Fig. 3-4-4-1 is a graph of the average annual transition in the number of disasters by region from 1900 for every ten years (Up to 1998 for the 90's).
The graph indicates that the number of disasters registered in the EM-DAT rose sharply from around 1973, the year CRED started its activities, as mentioned earlier. The number of disasters registered is expected to be revised upward with the progress of the joint project between CRED and ADRC. Determining that the qualitative trends can be traced, we decided to analyze the statistics after 1950. However, due to the scarcity of registered data before 1950, they were omitted from the analysis.
Fig. 3-4-4-2 is a graph of the data aggregated on the number of disasters by region after 1950 for every ten years. The frequency of disasters which occurred within the Asian region, compared to the global figures, varies at a limited range from 40 to 50%. Considering that Asia makes up about 20% of the world's total area, these are extremely large figures.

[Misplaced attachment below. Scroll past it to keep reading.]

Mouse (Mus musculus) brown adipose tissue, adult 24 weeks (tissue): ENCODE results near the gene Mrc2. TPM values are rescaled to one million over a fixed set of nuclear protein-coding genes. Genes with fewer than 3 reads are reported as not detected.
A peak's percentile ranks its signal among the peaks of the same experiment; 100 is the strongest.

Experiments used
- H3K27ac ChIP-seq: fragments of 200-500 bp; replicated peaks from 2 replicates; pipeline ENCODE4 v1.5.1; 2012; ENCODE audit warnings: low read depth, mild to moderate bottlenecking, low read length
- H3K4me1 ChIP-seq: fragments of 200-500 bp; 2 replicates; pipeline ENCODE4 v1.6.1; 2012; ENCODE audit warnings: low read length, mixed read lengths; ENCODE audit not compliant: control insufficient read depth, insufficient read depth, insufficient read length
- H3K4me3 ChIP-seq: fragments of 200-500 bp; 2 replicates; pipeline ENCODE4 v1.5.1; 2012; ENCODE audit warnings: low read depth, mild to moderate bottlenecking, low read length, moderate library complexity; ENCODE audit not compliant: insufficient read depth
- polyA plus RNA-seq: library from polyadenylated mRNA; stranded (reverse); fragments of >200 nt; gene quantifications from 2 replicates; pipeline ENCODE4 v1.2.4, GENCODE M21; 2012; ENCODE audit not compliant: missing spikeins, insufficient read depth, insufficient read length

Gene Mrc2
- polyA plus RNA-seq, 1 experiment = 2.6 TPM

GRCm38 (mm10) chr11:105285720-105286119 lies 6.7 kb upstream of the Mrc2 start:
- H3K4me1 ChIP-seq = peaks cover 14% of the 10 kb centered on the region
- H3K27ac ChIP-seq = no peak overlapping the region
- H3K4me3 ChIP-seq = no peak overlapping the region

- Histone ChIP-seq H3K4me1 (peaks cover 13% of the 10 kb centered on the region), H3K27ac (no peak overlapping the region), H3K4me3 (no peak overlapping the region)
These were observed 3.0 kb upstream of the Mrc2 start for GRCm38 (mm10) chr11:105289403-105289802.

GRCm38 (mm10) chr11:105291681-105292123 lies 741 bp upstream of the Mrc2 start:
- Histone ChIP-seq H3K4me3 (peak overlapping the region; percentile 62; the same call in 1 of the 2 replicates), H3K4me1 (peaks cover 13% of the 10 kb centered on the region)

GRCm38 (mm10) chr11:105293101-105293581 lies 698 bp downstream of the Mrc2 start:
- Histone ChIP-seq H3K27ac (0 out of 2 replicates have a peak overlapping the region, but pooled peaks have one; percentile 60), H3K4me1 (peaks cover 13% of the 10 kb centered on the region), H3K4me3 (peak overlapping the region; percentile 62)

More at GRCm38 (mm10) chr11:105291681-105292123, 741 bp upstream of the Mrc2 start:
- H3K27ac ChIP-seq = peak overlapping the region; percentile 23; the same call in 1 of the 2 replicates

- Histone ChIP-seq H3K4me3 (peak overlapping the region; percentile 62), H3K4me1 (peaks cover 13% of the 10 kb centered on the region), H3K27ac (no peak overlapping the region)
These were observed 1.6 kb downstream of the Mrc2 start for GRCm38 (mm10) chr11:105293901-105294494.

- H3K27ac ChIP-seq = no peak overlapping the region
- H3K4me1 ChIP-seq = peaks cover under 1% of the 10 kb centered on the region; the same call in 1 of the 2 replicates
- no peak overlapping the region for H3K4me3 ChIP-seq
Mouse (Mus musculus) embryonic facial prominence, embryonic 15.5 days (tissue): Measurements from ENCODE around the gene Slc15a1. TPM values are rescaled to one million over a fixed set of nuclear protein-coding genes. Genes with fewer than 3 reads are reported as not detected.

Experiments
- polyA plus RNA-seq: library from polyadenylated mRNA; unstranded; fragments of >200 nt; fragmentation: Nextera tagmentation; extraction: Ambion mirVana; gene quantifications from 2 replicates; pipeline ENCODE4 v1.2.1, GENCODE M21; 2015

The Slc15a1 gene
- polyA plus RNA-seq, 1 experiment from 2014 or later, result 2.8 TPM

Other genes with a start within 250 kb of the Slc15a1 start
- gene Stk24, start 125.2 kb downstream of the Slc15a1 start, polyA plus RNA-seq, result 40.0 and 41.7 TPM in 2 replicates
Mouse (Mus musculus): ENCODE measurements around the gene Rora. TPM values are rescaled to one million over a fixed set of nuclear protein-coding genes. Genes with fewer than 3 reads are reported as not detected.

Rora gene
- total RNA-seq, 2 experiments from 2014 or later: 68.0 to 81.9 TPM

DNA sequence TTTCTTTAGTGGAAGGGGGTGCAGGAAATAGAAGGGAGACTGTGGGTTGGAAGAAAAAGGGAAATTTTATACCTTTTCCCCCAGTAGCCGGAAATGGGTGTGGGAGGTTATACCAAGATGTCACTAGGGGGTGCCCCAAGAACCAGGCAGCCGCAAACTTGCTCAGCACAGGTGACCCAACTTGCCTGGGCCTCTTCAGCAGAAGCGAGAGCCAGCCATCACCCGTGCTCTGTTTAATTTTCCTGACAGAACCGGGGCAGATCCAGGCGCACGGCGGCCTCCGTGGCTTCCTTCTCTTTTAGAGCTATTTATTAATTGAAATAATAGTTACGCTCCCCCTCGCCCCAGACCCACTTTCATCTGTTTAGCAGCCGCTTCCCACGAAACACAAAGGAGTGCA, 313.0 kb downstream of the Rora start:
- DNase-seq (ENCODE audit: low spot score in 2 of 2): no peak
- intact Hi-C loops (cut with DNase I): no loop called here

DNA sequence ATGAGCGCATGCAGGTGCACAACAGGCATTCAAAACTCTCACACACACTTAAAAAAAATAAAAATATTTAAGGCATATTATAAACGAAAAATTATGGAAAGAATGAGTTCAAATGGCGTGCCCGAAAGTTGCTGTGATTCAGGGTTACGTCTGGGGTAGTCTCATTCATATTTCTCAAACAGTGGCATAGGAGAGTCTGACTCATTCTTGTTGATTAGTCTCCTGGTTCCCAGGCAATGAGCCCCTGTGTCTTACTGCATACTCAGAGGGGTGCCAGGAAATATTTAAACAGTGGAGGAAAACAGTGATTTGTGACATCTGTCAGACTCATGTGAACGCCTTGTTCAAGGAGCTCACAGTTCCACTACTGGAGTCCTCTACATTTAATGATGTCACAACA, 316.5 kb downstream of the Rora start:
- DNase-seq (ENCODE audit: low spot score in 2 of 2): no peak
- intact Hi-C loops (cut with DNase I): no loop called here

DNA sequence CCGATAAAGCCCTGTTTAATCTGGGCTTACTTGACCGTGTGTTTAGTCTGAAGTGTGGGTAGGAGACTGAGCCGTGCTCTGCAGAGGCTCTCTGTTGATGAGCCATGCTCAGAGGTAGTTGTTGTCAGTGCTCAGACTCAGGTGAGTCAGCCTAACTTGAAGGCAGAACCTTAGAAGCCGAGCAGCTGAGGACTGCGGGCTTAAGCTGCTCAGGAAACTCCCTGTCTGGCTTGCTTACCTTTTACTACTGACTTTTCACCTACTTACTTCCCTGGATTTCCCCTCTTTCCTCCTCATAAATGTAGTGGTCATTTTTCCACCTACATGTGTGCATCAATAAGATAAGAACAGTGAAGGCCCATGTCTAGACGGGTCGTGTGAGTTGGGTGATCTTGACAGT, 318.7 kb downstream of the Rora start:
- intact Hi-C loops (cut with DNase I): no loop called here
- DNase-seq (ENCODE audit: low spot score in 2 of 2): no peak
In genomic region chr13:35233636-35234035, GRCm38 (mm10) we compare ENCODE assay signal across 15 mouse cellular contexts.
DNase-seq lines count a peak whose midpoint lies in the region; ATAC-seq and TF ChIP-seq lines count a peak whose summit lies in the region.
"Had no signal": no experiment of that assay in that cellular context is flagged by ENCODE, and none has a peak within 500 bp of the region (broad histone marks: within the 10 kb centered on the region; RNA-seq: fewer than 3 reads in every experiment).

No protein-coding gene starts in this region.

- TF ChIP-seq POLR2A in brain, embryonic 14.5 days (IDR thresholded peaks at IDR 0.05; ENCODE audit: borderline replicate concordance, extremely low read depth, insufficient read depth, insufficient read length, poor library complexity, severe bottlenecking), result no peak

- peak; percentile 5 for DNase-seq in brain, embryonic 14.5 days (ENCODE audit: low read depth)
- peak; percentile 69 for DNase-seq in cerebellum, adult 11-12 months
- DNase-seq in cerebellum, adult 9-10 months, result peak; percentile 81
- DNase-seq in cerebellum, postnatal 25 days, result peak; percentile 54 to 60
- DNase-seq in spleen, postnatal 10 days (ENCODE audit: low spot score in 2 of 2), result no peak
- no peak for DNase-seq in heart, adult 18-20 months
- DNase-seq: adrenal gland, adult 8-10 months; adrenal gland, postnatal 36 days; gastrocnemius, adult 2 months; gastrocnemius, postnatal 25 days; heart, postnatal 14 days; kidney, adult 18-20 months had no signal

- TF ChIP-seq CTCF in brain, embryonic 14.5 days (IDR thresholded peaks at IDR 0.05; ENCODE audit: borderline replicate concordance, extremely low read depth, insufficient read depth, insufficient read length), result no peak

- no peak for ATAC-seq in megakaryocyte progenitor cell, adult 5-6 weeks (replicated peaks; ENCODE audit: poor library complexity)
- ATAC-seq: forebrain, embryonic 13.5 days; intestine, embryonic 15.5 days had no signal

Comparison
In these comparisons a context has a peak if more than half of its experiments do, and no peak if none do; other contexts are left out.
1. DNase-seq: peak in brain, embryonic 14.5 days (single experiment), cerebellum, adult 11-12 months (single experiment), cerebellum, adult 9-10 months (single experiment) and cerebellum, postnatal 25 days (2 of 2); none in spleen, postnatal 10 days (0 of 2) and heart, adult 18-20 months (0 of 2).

Fig. 3-4-4-1. No. of Disasters by Region
Fig. 3-4-4-2 No. of Disasters by Region (left)
Fig. 3-4-4-3 No. of Deaths by Region and Disaster Type <1950 to 1998> (right)
Fig. 3-4-4-3 indicates the number of deaths by region and disaster type. Asia
shows a relatively large number of deaths compared to other regions. The total
deaths between 1950 and 1998 were about 4,900,000 persons, and exceeds 70% of
the total number of deaths in the world. This figure is quite large compared to
the percentage of Asia's population in the world (58%). By disaster, droughts
account for most of the deaths in Asia and Africa. Damages by floods,
earthquakes, and typhoons are also serious in Asia, increasing the number of
deaths. In particular, the number of deaths by flood makes up about 45% of all
disasters in Asia, which characterizes the damage in this region.
2) Natural disasters in member countries